London: London Heathrow Airport and its biggest airline customers suffered a setback after the UK’s competition regulator largely upheld the pricing set by the Civil Aviation Authority.
The Competition and Markets Authority said it had provisionally decided that the Civil Aviation Authority wasn’t wrong in most of its decisions about fees to be charged at the UK’s biggest airport. The CMA will allow Heathrow, the airlines and the CAA to respond to its findings and a final decision is due October 17, it said.
British Airways, Delta Air Lines and Virgin Atlantic Airways had appealed the five-year charging structure decision by the CAA, saying it underestimated passenger numbers, while Heathrow appealed on the grounds that the fees were too low and would lead to underfunding of crucial investments.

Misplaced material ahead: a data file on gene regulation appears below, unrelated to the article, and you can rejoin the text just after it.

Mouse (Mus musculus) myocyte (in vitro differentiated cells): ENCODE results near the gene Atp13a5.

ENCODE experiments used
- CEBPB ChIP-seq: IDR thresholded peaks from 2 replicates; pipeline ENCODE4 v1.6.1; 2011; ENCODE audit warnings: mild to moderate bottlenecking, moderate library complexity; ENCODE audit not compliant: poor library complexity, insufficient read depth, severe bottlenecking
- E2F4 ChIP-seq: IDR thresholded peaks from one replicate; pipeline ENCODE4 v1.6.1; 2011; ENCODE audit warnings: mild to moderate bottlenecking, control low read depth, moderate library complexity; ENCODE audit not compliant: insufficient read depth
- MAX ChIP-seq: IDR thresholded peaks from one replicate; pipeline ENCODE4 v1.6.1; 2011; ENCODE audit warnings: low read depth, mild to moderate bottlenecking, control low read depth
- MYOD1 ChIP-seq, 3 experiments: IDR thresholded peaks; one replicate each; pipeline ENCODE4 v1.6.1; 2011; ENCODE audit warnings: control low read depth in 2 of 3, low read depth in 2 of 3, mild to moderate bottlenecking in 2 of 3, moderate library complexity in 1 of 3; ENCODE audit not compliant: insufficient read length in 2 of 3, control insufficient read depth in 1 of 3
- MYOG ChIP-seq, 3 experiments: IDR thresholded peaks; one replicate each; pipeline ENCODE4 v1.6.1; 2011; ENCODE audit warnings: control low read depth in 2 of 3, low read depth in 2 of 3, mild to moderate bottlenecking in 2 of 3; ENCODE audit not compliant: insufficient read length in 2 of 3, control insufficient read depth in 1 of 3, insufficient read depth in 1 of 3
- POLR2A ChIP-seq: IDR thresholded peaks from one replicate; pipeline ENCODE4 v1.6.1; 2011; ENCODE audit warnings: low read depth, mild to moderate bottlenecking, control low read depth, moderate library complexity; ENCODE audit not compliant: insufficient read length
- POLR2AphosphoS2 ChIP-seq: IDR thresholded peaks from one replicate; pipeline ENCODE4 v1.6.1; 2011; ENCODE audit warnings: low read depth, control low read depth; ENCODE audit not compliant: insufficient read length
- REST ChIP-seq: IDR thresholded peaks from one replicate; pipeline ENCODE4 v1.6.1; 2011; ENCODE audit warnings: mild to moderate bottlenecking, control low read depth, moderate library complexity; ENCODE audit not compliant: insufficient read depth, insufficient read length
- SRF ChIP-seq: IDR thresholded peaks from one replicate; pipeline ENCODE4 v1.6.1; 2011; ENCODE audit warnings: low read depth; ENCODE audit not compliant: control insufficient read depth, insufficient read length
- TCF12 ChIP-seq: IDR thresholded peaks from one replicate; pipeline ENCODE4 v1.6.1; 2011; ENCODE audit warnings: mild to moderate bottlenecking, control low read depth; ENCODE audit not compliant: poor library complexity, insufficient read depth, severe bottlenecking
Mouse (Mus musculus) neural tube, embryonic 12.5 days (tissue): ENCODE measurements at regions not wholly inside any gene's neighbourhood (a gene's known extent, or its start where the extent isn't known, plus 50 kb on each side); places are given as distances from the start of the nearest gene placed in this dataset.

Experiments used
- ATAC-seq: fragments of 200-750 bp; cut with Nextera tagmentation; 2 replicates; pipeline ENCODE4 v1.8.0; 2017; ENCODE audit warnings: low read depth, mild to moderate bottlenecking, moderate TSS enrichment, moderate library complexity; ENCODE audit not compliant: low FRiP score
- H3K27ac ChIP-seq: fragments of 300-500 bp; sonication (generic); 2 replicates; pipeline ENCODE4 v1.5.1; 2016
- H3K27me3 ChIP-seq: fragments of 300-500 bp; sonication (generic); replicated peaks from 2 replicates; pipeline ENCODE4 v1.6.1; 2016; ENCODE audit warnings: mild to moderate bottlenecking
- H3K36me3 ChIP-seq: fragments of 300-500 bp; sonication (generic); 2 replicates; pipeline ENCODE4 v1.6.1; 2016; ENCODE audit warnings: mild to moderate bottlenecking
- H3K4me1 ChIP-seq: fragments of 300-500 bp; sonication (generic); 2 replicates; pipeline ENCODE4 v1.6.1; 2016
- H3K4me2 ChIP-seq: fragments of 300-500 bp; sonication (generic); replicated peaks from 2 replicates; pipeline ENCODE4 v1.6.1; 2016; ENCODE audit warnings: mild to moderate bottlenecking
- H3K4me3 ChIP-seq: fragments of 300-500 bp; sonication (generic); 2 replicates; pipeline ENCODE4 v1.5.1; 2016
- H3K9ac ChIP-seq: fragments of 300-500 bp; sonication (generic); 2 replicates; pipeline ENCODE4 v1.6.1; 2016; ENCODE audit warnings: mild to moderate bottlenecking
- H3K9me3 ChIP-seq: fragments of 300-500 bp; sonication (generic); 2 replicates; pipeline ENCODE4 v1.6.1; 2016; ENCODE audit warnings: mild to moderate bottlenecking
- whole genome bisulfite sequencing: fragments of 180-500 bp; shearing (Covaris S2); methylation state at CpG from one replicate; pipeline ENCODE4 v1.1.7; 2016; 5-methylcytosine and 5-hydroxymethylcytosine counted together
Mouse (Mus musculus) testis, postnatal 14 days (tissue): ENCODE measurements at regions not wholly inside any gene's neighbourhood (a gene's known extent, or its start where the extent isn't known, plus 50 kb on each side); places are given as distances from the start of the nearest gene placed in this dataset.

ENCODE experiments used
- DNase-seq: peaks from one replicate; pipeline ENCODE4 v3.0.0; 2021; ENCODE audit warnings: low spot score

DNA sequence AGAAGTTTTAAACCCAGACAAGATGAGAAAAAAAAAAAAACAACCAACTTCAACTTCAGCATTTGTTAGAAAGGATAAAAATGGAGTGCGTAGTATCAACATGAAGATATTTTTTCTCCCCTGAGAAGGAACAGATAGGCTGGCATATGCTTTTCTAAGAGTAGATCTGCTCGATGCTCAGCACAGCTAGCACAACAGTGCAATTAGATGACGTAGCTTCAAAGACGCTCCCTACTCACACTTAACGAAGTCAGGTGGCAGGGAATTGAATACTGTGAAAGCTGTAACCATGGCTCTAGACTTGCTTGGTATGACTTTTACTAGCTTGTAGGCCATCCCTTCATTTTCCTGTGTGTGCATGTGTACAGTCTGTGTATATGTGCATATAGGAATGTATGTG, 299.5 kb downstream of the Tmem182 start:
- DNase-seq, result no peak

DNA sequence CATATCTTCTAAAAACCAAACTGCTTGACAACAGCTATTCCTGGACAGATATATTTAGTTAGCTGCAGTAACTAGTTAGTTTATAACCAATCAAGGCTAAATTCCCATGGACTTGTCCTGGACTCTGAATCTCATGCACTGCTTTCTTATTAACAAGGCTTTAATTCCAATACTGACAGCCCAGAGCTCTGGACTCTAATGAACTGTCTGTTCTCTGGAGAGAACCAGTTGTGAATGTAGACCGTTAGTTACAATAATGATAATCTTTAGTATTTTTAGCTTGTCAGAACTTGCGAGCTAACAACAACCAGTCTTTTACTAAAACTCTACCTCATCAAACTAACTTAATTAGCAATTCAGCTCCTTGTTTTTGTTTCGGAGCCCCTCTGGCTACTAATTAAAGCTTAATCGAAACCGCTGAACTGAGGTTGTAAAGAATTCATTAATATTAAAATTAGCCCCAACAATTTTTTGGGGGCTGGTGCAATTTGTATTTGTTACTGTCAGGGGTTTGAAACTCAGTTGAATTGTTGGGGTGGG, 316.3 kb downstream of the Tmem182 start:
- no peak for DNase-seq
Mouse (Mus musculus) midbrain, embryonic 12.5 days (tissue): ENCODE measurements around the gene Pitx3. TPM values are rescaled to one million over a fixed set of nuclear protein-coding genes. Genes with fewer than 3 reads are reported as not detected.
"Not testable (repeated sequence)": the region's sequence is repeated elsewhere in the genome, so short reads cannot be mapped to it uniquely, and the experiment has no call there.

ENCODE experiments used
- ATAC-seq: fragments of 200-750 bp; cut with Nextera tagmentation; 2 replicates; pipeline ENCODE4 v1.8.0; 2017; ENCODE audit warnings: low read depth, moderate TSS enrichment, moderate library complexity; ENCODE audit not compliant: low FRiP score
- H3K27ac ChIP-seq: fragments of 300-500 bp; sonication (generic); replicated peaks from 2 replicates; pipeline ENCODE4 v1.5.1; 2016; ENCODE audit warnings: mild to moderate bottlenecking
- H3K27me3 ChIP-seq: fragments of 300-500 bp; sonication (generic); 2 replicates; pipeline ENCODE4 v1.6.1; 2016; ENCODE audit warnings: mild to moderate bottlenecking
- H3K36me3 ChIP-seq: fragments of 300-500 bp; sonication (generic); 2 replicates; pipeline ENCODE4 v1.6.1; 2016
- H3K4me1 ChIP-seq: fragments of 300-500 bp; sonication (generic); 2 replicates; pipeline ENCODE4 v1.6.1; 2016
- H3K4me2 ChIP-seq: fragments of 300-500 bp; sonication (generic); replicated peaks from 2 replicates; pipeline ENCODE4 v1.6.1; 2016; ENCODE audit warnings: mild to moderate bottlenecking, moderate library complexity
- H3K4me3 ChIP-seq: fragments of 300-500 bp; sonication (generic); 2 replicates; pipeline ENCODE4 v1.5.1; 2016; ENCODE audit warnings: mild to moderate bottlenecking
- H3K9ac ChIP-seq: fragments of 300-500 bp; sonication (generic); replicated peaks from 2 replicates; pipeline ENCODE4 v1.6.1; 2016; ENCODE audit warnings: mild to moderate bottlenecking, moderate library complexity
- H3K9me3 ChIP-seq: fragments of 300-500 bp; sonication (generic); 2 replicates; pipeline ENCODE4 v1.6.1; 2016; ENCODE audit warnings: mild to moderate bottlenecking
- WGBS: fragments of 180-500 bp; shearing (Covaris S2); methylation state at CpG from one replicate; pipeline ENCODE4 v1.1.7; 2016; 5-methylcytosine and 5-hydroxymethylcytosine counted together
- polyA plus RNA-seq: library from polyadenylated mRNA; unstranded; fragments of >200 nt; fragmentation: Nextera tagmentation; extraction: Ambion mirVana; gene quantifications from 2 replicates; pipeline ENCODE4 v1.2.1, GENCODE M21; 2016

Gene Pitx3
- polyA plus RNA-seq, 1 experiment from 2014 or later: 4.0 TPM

Heathrow is “carefully considering” the CMA’s findings, a spokesperson for the hub said.
A Virgin Atlantic spokesperson said it was “disappointing” that the CMA had largely endorsed the CAA’s decision after three years of consultation. Heathrow has put shareholders first over customers and relied on “pessimistic passenger forecasts to support its agenda,” the spokesperson said.
The average maximum price per passenger that airlines will pay Heathrow is due to fall from 30.19 pounds today to 25.28 pounds in 2026. The regulator said the pricing profile was based on an expected rebound in Heathrow’s passenger tally as the recovery from the Covid crisis continues, as well as the higher charging cap put in place in 2021 to reflect the challenges from the pandemic.